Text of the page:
About Frank Kara

Frank Kara is a potter with a purpose. By combining his passion for music and design, he creates simple, organic and evocative forms from clay, as varied as Udu drums, Japanese bells, wall sculpture, and functional vessels such as ceremonial teapots and tea bowls.

Growing up in a family of artists, art was in Frank’s blood. Naturally-gifted and initially self-taught, he discovered ceramics in high school. After his first encounter with the potter’s wheel and throwing, Frank never forgot the ensuing feeling of complete creative freedom and an immediate sense of gratification.

Following high school, Frank pursued his other passion – percussion. While attending the Berklee School of Music in Boston, he began to explore the shapes and sounds of indigenous instruments, and was fascinated by them. After Berklee, Frank went to work with his father at the family’s sign shop, and at the same time continued to perform music and explore various types of percussion instruments.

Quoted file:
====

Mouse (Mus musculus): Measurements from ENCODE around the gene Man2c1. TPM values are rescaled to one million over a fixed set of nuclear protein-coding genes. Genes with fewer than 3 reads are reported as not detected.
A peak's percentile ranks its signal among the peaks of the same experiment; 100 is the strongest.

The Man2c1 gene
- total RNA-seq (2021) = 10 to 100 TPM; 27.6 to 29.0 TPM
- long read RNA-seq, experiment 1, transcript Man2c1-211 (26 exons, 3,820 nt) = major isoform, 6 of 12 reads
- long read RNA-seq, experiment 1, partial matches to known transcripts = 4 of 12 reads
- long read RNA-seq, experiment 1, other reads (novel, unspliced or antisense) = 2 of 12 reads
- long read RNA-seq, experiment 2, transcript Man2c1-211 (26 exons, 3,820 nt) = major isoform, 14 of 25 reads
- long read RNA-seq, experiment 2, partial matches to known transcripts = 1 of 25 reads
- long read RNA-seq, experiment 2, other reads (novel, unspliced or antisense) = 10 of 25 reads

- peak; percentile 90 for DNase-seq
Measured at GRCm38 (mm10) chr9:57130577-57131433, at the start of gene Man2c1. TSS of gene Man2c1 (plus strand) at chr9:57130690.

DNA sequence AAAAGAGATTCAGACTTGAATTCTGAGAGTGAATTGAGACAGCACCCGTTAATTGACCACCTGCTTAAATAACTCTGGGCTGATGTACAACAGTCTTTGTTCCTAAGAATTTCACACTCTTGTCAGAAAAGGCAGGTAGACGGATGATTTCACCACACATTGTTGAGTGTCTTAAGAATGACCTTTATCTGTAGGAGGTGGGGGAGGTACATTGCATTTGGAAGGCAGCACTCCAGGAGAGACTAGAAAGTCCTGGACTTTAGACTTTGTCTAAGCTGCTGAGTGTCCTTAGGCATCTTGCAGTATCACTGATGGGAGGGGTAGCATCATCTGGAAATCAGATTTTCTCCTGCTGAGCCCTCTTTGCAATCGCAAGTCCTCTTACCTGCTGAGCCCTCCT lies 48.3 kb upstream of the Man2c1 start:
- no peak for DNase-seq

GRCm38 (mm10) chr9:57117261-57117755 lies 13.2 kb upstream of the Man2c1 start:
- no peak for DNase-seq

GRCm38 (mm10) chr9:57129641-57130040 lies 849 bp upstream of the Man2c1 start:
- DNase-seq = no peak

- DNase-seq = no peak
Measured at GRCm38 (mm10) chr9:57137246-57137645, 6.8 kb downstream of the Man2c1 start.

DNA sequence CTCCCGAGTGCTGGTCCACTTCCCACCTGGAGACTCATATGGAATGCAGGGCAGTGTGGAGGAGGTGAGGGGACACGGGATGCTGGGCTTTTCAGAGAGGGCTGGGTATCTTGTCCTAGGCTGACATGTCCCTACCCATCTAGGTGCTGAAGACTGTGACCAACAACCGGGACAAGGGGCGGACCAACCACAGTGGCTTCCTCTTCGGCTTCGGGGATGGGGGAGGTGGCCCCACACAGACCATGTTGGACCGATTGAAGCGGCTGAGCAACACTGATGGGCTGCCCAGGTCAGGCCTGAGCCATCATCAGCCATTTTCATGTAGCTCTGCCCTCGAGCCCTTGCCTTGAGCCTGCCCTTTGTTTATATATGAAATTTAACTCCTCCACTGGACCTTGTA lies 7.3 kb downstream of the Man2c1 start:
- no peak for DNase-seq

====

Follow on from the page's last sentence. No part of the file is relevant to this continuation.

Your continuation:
One night after he saw a percussionist playing an Udu clay pot at a concert, he decided to make one. With a renewed sense of purpose he returned to the world of ceramics and began making drums with his own hands – drums he could play and perform with. After a series of pottery classes with Kristin Muller at The Brookfield Craft Center in Connecticut, Frank knew he had honed the skills required to complete his goal – to take his new path as a potter.

Most of Frank Kara’s pottery is in the raku style; some is anagama wood-fired. Over the years, he has expanded into decorative and functional vessels, wedding vessels and ceremonial tea sets. Frank’s latest pieces incorporate many of the invaluable woodworking skills he acquired while working alongside his father at the sign shop.